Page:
Yes, you read that right. The New York Times Best Selling, world-renowned romance author, Victoria Alexander is in the house! Having her as a guest for an author interview is a giant coup for me. A huge honor. Victoria is the reason I became a writer. I wanted to write great romances like she does.
I’ve read all of her books, and can’t wait to read her latest one, Same Time Next Christmas. My all-time favorites, that I read over and over, are from the Effington Series. So funny and romantic with good, old-fashioned heroes and wonderful heroines, the whole family comes to life on the pages. If you like romance, I highly recommend this author. She has over 40 published books, and all are worth a read.
I am pleased to introduce, Victoria Alexander.
Victoria, you’ve had such great success over the years writing romance. What drew you to write in this genre?
I’ve always been a voracious reader but I never really read romance. And I’ve always been a writer—my first career was as a broadcast journalist. Once I starting reading romance—I absolutely fell in love. Here were strong heroines and great heroes—the battle of the sexes in all its many and varied forms. How could anyone not love it?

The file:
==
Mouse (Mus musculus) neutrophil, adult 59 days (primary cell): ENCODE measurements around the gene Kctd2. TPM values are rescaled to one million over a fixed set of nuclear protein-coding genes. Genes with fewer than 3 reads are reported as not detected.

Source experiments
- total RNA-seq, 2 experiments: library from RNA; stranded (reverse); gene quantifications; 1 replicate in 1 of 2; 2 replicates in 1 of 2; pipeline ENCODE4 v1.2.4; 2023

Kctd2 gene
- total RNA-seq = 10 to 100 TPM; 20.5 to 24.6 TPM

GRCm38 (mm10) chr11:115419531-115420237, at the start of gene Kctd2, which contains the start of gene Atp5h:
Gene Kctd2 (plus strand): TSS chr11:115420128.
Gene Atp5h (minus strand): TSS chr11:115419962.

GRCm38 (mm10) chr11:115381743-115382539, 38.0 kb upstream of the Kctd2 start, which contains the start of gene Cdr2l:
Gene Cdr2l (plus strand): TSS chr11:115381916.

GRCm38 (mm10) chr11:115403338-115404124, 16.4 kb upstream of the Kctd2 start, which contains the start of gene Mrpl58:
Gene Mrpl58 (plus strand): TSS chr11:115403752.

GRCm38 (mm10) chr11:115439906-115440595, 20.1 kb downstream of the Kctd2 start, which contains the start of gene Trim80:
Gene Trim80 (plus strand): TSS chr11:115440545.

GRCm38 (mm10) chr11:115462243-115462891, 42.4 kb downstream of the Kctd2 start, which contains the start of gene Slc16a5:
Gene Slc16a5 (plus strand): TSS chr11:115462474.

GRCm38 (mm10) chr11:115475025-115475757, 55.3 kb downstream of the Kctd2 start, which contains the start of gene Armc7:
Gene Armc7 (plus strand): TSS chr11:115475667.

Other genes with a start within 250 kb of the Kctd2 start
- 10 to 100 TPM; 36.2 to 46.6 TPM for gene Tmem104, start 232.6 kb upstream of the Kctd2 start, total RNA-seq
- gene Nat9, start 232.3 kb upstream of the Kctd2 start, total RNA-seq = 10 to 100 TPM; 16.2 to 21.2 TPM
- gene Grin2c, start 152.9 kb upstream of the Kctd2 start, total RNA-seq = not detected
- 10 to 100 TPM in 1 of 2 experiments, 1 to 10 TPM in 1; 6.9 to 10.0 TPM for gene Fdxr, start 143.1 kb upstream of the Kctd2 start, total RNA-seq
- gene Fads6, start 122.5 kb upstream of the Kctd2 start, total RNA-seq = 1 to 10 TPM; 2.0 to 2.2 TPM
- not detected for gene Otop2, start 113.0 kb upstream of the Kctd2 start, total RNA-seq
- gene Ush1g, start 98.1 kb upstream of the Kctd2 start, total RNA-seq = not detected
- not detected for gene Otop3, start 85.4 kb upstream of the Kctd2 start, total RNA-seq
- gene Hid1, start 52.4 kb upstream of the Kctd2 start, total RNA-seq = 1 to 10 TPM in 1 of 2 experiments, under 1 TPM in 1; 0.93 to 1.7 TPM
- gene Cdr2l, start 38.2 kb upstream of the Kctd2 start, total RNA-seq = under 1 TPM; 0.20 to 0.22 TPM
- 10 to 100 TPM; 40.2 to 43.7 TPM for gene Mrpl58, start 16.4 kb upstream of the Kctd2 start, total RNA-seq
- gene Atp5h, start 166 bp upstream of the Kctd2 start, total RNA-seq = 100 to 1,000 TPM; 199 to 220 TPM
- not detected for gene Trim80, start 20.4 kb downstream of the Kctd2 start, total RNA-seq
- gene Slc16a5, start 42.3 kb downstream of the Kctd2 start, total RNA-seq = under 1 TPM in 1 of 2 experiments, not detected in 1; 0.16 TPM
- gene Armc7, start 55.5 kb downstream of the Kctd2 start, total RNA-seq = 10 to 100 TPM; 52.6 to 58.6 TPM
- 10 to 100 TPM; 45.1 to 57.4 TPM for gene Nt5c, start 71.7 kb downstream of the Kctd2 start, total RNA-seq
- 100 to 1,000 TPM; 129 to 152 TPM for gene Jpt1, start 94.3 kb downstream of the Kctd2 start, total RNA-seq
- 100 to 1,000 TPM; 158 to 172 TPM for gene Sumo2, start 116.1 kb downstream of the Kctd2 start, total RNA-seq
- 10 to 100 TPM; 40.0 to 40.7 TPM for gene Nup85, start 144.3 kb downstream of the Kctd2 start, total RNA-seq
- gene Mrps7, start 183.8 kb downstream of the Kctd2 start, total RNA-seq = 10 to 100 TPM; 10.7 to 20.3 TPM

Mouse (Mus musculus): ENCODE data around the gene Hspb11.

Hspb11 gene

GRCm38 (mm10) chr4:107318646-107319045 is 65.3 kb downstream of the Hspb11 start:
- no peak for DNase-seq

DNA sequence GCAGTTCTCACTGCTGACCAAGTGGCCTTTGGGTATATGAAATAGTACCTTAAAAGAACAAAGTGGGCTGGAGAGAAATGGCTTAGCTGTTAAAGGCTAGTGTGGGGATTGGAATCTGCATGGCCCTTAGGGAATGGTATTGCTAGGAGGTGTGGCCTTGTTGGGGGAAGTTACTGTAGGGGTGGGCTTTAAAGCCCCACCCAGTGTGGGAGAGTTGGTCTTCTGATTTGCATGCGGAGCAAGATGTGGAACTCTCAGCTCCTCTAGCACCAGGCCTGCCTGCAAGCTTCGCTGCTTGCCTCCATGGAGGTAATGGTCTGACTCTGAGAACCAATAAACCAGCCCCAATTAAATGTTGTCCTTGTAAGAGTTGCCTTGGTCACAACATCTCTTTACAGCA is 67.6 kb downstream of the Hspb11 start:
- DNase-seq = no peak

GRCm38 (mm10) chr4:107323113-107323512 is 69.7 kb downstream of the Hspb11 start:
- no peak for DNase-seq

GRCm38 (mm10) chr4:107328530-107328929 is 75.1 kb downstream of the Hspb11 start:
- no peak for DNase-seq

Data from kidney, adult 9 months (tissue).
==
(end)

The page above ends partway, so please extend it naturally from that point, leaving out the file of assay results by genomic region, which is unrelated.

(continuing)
Besides, I think finding love is the greatest story of all.
I agree with you. In my world, every story needs a little romance. With your background, do you consider being a romance writer a gift or a curse?
I think being a fiction writer, regardless of genre, is absolutely a gift. I get to go everywhere, do everything and be anyone. I’m limited only by imagination. And I get to take readers along for the ride. It’s the hardest and most challenging thing I’ve ever done—and believe me it doesn’t get easier—but it’s also the most satisfying and rewarding. There is nothing more wonderful than being able to tell a story and draw other people into that story with you.
What are you currently working on, and what is it about?
Right now, I’m working on the second book of my new Lady Travelers Society series. The first book—The Lady Travelers’ Guide to Scoundrels and Other Gentlemen—will be out next spring. Set in 1889, it takes place mostly in Paris where the Eiffel Tower has just opened and a very proper heroine wants to prove the very improper hero is up to no good. Book two takes us from London to Paris and on to Italy with a down on her luck, party girl widow, a missing painting, a flock of American heiresses and a hero who has secrets of his own.
That sounds awesome! I can’t wait to read them. When you develop characters, do you already know who they are before you begin writing or do you let them develop as you go?